Troubleshooting A Heavy Duty Alternator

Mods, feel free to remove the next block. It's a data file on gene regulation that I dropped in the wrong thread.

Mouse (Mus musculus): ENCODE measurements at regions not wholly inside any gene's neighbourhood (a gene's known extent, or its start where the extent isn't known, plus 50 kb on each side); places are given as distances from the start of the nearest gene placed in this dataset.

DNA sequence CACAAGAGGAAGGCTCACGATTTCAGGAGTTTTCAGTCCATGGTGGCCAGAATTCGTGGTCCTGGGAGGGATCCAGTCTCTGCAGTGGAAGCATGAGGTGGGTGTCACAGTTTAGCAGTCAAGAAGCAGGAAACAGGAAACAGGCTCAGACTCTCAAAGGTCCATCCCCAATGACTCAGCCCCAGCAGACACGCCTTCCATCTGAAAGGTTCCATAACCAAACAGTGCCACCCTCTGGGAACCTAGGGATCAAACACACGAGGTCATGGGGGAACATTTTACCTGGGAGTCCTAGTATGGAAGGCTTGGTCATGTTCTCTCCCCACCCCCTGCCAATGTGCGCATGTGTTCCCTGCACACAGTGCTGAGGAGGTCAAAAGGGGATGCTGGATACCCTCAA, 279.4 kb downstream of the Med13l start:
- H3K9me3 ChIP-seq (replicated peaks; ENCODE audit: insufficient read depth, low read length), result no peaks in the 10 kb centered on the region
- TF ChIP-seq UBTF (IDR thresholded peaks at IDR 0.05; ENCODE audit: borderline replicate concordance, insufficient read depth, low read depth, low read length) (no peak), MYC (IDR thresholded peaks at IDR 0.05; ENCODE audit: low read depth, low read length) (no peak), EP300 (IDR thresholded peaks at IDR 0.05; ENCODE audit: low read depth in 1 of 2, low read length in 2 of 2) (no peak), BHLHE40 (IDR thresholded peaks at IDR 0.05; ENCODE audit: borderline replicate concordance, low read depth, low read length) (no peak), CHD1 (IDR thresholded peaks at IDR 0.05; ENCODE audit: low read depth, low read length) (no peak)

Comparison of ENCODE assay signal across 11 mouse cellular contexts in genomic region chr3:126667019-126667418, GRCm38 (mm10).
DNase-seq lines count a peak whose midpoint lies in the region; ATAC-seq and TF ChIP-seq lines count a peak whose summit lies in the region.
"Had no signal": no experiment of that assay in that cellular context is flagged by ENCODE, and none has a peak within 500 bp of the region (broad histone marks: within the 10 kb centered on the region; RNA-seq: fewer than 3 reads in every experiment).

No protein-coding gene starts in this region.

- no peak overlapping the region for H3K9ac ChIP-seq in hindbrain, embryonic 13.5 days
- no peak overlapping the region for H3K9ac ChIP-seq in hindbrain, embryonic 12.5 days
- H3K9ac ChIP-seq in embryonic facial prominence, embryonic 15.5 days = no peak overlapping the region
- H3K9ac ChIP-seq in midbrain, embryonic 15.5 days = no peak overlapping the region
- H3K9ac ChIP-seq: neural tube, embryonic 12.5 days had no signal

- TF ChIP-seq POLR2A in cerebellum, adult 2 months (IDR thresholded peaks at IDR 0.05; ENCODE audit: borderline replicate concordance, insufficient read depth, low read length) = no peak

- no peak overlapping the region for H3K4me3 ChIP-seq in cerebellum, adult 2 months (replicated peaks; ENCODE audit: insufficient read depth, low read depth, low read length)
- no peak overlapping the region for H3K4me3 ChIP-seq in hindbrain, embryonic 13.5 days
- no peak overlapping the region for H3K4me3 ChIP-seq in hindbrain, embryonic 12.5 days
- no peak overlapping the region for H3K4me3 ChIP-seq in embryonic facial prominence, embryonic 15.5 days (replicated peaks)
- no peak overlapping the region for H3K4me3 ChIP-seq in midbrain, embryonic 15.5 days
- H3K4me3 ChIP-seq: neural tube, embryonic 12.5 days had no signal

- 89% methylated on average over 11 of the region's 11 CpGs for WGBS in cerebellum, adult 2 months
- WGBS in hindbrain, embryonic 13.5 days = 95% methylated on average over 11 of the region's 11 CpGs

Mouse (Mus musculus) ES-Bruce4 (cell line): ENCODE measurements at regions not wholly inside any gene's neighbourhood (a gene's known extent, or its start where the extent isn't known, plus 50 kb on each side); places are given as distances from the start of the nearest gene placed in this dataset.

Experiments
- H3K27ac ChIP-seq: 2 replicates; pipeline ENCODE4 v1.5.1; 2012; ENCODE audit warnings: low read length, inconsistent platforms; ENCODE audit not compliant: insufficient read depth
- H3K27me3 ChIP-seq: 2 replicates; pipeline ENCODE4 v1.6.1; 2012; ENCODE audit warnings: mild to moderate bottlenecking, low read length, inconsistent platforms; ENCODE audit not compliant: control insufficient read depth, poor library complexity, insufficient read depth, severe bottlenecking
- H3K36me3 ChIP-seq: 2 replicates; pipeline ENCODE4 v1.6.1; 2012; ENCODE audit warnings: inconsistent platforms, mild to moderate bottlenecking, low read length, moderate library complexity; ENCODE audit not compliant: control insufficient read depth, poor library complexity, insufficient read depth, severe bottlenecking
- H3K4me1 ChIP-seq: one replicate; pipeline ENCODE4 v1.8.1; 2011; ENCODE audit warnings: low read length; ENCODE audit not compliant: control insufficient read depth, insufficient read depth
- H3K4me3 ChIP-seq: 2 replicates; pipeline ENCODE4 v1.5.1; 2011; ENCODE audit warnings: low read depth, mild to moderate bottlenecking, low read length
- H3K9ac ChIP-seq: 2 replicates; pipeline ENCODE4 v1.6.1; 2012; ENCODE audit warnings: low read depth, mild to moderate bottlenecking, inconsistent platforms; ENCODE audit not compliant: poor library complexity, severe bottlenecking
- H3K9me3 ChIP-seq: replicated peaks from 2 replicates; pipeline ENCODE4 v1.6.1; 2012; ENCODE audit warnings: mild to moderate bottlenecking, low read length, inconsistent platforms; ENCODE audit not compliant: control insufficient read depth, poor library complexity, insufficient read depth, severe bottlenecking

John: Now these big rigs are full of accessories and not to mention the massive draw that it takes to start one of these. That's why the charging system has to be in tip-top shape. Chase: And, John, before we dive into that charging system we need to turn our attention to the battery. Because it has to be in excellent shape before we go any further. Let's go ahead and start with a visual inspection. And what you want to do is come down to your battery. Look at your terminals here, look at your cables, make sure there's no corrosion. And also look at the batteries and make sure they're not leaking. You can also check the dates, make sure they're all the same. Also, super important, make sure they're all the same battery. Next thing you want to do is you can take your terminal cleaners here, you can clean your terminals up before you put it back together. Make sure you do that, it's super important. Also, you got some battery cleaner here. Put that down on the batteries and clean them up, make sure you get good connections. And once you get them clean, it's always a good idea to come back with some dialectic grease so the connections are good. John: Yeah, no matter how good the charging system is the battery is the heart of the system. The hold downs, make sure they got all the same cold cranking amps. And make sure they're in good shape. And one test you want to do is a test called OCV, open-circuit voltage. It's simply just taking a DVOM, a digital volt meter, and going across the battery and measuring the voltage of the battery. Because we have to have 12.6 or more to run any of these tests. So let's see what we got. Chase: Let's go ahead and do that. What you see, John? John: 12.8, yeah, around 12-eight. That's good because we've driven it in here, it's got a surface charge, it's been on the road a lot. But we'll take that surface charge off with the machine. But you know what's really amazing? Take a look at this graphic right here. And on this graphic, you know Chase, I would think 12 volts is a good battery. Let's go ahead and test it, you know? I would expect 10, eight, seven to be dead. But actually 12 volts is 50% charge. 12.4 is 8% charge, that's crazy. So you really need that 12.6 before we go any further. And we got that with our 12.8. Chase: We sure do. John: So the next thing we want to do is we actually want to do a load test. Now to do a load test we're going to use a carbon pile tester. And I have one right here, we're going to go ahead and hook it up. Chase: We're going to take our positive lead and go right across the positive terminal here. So remember to always separate these batteries. Do not do this test with all the batteries connected. John: Yeah, that's a good idea. This rig actually has four. And that's an amp clamp, show them the amp clamp. Now that amp clamp, that's going to read the amperage as the machine starts to draw it out of the batteries with the load test. It's going to draw the amps out into a carbon pile. It's like a big accessory is what it is. It's going to go ahead and draw it. That's going to count them. So that needs to go in the negative cable going to the machine. And that's going to count them as we load it up. So you can see our machine right here. This is a carbon pile tester. Now carbon pile tester, you can use an electronic tester that looks like this. This is a conductance tester, same difference. A little electronic tester, just make sure you're using a tester that's capable of drawing these massive amps. Because, like Chase said, there's four batteries here. We separate them, but I'm assuming these batteries probably have some big cold cranking amps. Chase: You know, John, it's very important that you separate these batteries because you need to test them individually. Because you could have one bad battery drawing the whole system down. John: That's true. Now let's take a look at our machine, you're seeing right here. Just follow the prompts, it's very, very simple. It says, "A battery test?" I'm going to hit yes. I'm just going to answer the questions. It wants to use the battery right now. We're going to do it right there in the vehicle. And then it wants the cold cranking amps. So, Chase, we're going to have to recognize that. Where do we find that? Chase: Right here on top of the battery on this label here. You can see this one CCA, 950. John: 950, that's a lot of cold cranking amps. Now if you're not using an automatic, perhaps you have an old VAT-40? You have to take the cold cranking amps and divide it in half. You want to cut it in half and you want to load test it for 15 seconds. That'll give your battery a proper load test. You don't want it to drop below 9.6 volts. Now, with temperature, that will vary a little bit. If it's really cold out it may get a little bit lower. But 9.6 is our threshold we want to kind of stick to. Our machine is going to do it all for us. If I just come over here now, I go ahead and dial it in, you can see the 950. I can go up to 960. I'm just going to leave it at 950, because that's what our cold cranking amps are. Hit the yes. It says, "Do you want to test now?" I'm going to go ahead and start it. Well it just clicked. It says it's putting load one on. We mentioned that surface charge earlier, that 12.8. Very important because you think you've got a good battery at that 12.8, but remember that alternator was working really hard charging it up. You may have 12.8, you may have 12.9, you may have 12.7. It's not a good battery. We really need to get that off. It went ahead and did that. It's testing a second time now. Now what's happening is it's actually drawing the amps out of the battery into the machine. The carbon pile is eating up all that amperage and it's seeing how tough that battery really is and how thick those plates are and how much it can actually hold a charge. And it gets done with the second charge, it's doing it right now. You can see it dropping on this side over here, our volts are dropping a little bit, 11.32, I'm suspecting it's a pretty good battery. Chase: Me too. John: But we'll see, yeah. Chase: Yeah, John, we could have that 12.6 on a surface charge but you may not be getting the amperage you need. John: Exactly. And now it's going through it's [inaudible]. And it tells you right there, battery is good. Pretty good. And it's even recovering to 12.5, 12.6. So this battery is in good shape. But that test we have to perform before we do anything. You know, we're going to dive into the charging system. We're going to show you a charging system output test. We're going to inspect the belts. But before we do that, I want to show you a term called voltage drop and how you can do it right on the bench. I got a demo set up. We want to do voltage drop before we actually start testing the alternator output to check for any resistance. Now voltage drop testing is an awesome way to test for resistance. And I want to show you how we're going to do it but, before we get started with all these cool tools, let's look at the set up. It's the same thing that's on the semi. I actually have a battery here, of course a fully-charged battery 12.6 volts or higher. I'm feeding it to the negatives coming over and it's grounding on the alternator. Just like it does on the truck. Over here, on the positive, I'm coming over to the back terminal. So we're actually feeding voltage to it. What I'm going to do is I'm going to use a carbon pile and I'm going to run that voltage through it by using this carbon pile so we can measure voltage drop. Okay? That's different than resistance. Now how to do it? Well, it's pretty cool. I want to take the carbon pile tester and I want to go to the positive and then I'm going to go to the negative. So what we're doing is we're getting the voltage, we're getting it into the system. We have it right there. We can see that we have a good functioning battery. And then I'm going to take the volt meter and I'm going to put the volt meter over here on volts, DC voltage, okay? Now here's the interesting part. To do voltage drops we're going to measure from the actual positive to the positive. Why? Because when I actually put some pressure in there and I get the amps to start running through, that's when we're going to measure the drop. So I want to come here on the positive terminal, with the positive lead, or the negative lead it doesn't make any difference. And I'm going over to the positive. So positive to positive. We're not going to show any voltage right now. And you can see our meter is showing zero. That's because we're positive to positive. But, when I load it up, the amps are going to run through there. And if there's any voltage drop we'll count them on the meter. Let me go ahead. I'm going to run the dial, put about 100 amps into the system. That wire can handle it. Once I put about 100 amps through there you can see our meter is about one, point one, one-two. It's going to fluctuate a little bit. But point one is fine, that's a tenth of a volt. And three-tenths on the positive side which equals up to about a half a volt. You start getting more than a half a volt you start to have some problems with your system. Now just as important as the positive side is the negative side voltage drop. And a lot of people forget that because the electrons have to run home and they're going home through the case so negative is just as important as positive. And to do that one what I'm going to do is I'm going to take it and I'm going to go to the negative. So I'm coming over to the wire here on the negative side. And then what I'm going to do, once I get it on the wire on the negative side, I'm going to come to the negative post of the battery. Well, once again, negative to negative. So when I put some load here with the carbon pile it's going to pull the amps through that wire. We can make sure the connections are good. We can make sure that we don't have any voltage drop getting from the alternator to the battery. Now let's check the negative side. So, once again, I'm going to dial it up. Start drawing about 100 amps through there and you can see about the same voltage drop. About one point or point one-32. No problem there. One and one equals about two, point two, that's no problem. No more than point five. Now what is resistance and what causes resistance? Well, I got a cool little demo here for you. Resistance comes in many shapes and forms. I mean resistance is heat. You see this wire right here that's toasted? Well, if you run your wires near a heat source, it's going to introduce resistance into that. It's going to have to overcome it, the alternator is going to have to work a lot harder. You can have premature failure. So make sure you run your wires right. Wire connections, so important. This one right here all crimped up and butchered up? It's not going to do the job. Now it may do it with not much amperage, but once you start pumping that amps through like this system does? It's not going to be able to get through there. It turns into a ginormous fusible link. Now these two wires, this is pretty cool. So if I take my meter and I switch it over to resistance I want to show you something. Because if I go across this wire here, which is a brand new battery cable, and I click it to it. Now when I click it to it we're seeing point one, a tenth of a volt, or a tenth of resistance excuse me. Point one, so that's really no resistance whatsoever. Well, what would you think this wire would be. You would think it would be a lot of resistance if we go across it. But actually, if I come across that wire, and I go the same way we just did, it's showing point one which is the same resistance as that brand new wire. Well what does all that mean? Well, it's resistance. It's good through the strands, but guess what? You start pumping amps through there, it's not going to work. That's why it's so important to do voltage drop. Voltage drop you have to the system operating and that's going to measure the current flow going through there and the voltage as well. That's the way to check for resistance. Now we need to get over to our semi and do the output test on the alternator. Well, we know our batteries are in good shape. And we know we don't have any resistance because we know how to do voltage drops. Let's turn our attention to the alternator here on the semi. And the first thing we have to do is actually locate the alternator. And it's located right here on the bottom of this big old engine right here. Now, before we do an output test, which we're going to check the output of the alternator to make sure it's putting out the amperage we need along with the voltage. You want to make sure the belt is in good condition. And just come over and check your belt. Make sure it's not too tight or too loose. Now if your belt is too tight on there? It's going to pull up in that bearing. It's going to introduce heat into the alternator and that's going to do damage as well. If it's too lose, it may be slipping and you'll have an undercharge condition. And you don't want that. You want to make sure you're getting the full potential of the alternator back over here to the battery. Now we're going to go ahead and do an output test. Now in order to do an output test we changed up a little bit. We used the VAT-45 for the battery test, I'm going to use the VAT-40. And the only reason why I'm doing that is because I want to show you the actual amps as it starts to charge. And remember, a battery really, an alternator only puts out what a battery needs. So we may see it actually charge a lot and then drop back. Now you can use the VAT-45 or you can use the conductance tester. They work great, there's no problem with them. But I want to show it to you where you can actually see it work. What I'm going to do is I'm going to take the VAT-40, just like we did in the battery video. I'm going to put the positive on the positive, I'm going to put the negative on the negative terminal. Now, once I've got it hooked up, we know our voltage is good. I want to go ahead and I want to take this amp probe. Now I'm going to take the amp probe and I'm going to go around the alternator output wire going back to the battery. So just like we did the batteries, we were counting it to the machine. This time we're counting the output of the alternator that's returning back to the batteries. Now what's going to happen? Well, eventually, here I'm going to get Chase. Let me pull this back off for a second because it's so important. See I missed a step. I want to go back here and I want go and zero that. That's the most important thing, all right? And you can see if you don't put it on there zeroed, it actually was reading 40. Not a good thing. You want to make sure it's zeroes right here. And then I'm going to come back, put it on once again, to make sure you zero your amp probe. Now once I did that, we're on zero. So what's going to happen is Chase is going to go ahead and crank the semi. When he cranks up the semi we should see this needle here start to come over. It should start to charge. Now once it starts to charge it may drop off a bit as the batteries start to get charged up. But we should see it charging. Then we know it's putting out the amperage. Then what I'm going to do is I'm going to come over and I'm going to switch to diodes. And when I switch to diodes we're going to watch it go in that little blue circle right there and make sure the diodes are in good condition. Those are two checks that we can make on it. So, Chase, why don't you go ahead and crank it up? Let's see if this thing is charging. All right. Well, it took it a minute. And I had to make sure the clamp was in good shape. But, once we did, what you saw is you saw it actually come down here. It was putting out about 80 amps. That's good. And you see it slowly start to come back because the batteries are starting to get fully charged. Then when I switch to the diodes we watch that bottom down there and we're in the blue. We knew we were okay. So with that we know our alternator is in good shape. Now you take these visual inspections with all these tests and you can test any alternator and trouble shoot any problem that's going on with a charging system.